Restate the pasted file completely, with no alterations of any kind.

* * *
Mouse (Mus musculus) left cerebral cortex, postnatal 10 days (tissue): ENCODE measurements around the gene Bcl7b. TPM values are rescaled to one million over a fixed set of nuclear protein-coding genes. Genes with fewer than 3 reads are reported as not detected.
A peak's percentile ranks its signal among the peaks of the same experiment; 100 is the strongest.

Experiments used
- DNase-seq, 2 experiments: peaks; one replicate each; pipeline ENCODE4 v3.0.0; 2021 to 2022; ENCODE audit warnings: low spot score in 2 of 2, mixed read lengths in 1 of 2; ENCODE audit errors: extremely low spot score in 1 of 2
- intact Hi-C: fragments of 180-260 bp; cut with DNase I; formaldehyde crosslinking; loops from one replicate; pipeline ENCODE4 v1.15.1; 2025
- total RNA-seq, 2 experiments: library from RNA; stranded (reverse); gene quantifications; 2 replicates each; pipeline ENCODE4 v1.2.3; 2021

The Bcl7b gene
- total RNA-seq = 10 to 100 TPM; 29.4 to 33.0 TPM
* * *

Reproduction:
Mouse (Mus musculus) left cerebral cortex, postnatal 10 days (tissue): ENCODE measurements around the gene Bcl7b. TPM values are rescaled to one million over a fixed set of nuclear protein-coding genes. Genes with fewer than 3 reads are reported as not detected.
A peak's percentile ranks its signal among the peaks of the same experiment; 100 is the strongest.

Experiments used
- DNase-seq, 2 experiments: peaks; one replicate each; pipeline ENCODE4 v3.0.0; 2021 to 2022; ENCODE audit warnings: low spot score in 2 of 2, mixed read lengths in 1 of 2; ENCODE audit errors: extremely low spot score in 1 of 2
- intact Hi-C: fragments of 180-260 bp; cut with DNase I; formaldehyde crosslinking; loops from one replicate; pipeline ENCODE4 v1.15.1; 2025
- total RNA-seq, 2 experiments: library from RNA; stranded (reverse); gene quantifications; 2 replicates each; pipeline ENCODE4 v1.2.3; 2021

The Bcl7b gene
- total RNA-seq = 10 to 100 TPM; 29.4 to 33.0 TPM